Title: Postcards From The Zoo
Cast: Adjie Nur Ahmad, Klarysa Aurelia and Ladya Cheryl
From the start of this film, the audience is led into a mysterious zoo filled with exotic wildlife, park rides, darkness and fog. We get the impression that this zoo is completely different from the real world or from anything anyone has ever seen. It’s a fantasy world and it’s wondrous! We then see a small girl, who is wandering the zoo trying to find her father. She is lost but we never see how or why, all we need to know, as the audience is that she’s lost. Indonesian filmmaker Edwin has effectively captured the strangeness, fascination and awe of childhood and the transition into adulthood, while trying to retain a sense of magic in his new film “Postcards From The Zoo.”
The film follows Lana, a little girl abandoned at a zoo. She is found and later raised by a giraffe trainer, and continues to live, learn and thrive at the zoo. The film is split into two parts; the first involves Lana growing up at the zoo and her daily interactions with the many animals and patrons. The second part involves an adult Lana (Ladya Cheryl) leaving the zoo to learn to be an assistant to a cowboy magician on the gritty streets of Jakarta, Indonesia.
What is so interesting about “Postcards From The Zoo” is when the film makes the transition from childhood to adulthood; the film never makes any judgments on what is found on Jakarta’s mean streets or slums. It still retains the magic and awe of childhood and never makes a statement on prostitution or crime. It leaves that to the audience. When Lana leaves the zoo to embark on this strange journey, the filmmaker Edwin still manages to keep the world outside as interesting and relatable to the zoo itself. Substituting people for animals, the filmmaker Edwin frames the film as an oddity itself, as if the greater spectacle is this fantasy world and zoo, and the audience is the surrogate for zoo patrons.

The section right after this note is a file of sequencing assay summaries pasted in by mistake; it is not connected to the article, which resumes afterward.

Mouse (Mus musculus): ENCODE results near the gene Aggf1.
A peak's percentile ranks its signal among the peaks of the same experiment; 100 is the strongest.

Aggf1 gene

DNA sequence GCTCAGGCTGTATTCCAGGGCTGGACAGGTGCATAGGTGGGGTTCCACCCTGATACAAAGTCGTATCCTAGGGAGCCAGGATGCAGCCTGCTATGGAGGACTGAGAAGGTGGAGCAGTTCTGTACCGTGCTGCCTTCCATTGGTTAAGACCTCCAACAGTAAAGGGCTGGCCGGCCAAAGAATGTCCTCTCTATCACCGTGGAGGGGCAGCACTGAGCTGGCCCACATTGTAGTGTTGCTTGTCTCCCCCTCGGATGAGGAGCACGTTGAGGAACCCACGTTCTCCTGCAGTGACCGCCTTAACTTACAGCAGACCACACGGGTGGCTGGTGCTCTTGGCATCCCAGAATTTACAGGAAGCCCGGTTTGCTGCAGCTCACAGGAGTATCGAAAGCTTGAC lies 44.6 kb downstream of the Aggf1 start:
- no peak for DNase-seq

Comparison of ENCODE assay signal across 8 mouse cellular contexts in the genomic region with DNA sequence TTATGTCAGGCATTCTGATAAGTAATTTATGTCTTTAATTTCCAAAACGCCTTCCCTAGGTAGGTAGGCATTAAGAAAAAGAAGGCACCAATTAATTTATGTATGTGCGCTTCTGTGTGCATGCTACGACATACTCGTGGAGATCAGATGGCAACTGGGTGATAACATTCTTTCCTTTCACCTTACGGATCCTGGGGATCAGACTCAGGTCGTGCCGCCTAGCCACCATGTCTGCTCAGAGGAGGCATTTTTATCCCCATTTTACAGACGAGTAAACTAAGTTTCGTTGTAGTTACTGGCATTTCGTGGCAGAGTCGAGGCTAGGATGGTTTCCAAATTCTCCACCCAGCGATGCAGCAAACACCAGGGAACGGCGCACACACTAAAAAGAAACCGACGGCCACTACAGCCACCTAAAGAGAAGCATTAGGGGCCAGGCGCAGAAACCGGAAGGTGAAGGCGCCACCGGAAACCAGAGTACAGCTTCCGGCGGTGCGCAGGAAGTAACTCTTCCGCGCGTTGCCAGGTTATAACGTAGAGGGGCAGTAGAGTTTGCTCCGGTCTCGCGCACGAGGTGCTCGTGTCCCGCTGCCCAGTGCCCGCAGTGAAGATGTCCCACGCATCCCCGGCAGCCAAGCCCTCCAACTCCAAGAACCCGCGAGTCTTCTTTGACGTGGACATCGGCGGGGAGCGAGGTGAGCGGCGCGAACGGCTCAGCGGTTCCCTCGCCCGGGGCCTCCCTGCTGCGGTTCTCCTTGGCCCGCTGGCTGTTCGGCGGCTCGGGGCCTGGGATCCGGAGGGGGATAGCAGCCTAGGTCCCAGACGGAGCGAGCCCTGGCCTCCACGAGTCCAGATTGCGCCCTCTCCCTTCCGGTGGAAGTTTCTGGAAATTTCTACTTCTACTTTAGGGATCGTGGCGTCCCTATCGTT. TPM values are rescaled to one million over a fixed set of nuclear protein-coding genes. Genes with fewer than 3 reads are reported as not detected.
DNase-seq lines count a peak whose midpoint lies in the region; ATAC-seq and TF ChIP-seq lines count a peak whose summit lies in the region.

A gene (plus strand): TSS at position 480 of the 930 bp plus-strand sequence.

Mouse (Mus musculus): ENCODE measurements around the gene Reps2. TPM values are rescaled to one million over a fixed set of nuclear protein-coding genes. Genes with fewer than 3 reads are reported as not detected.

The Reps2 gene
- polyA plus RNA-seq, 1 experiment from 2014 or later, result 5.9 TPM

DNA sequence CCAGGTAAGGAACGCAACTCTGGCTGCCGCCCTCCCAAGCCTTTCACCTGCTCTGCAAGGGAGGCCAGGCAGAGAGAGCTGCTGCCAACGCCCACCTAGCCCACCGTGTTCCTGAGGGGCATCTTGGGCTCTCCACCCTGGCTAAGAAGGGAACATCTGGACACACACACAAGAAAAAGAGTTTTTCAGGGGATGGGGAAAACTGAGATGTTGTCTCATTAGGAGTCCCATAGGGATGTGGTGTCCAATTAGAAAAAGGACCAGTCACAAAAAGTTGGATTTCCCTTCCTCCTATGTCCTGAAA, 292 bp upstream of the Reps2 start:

Although “Postcards From The Zoo” is a slow burn of a film, it’s never boring. The images captured are alive and vibrant, and the filmmaking is always engaging. The wonders of the exotic animals and the curiosity of the film’s characters is something to behold and is emotionally moving. There’s enough in this film to poke around in, whether it be the center of the frame or hinted upon in the background. The sheer imagination of “Postcards From The Zoo,” is magical and romantic, while at the same time doesn’t feel self-indulgent or a parody. This is a special film and is something to write home about.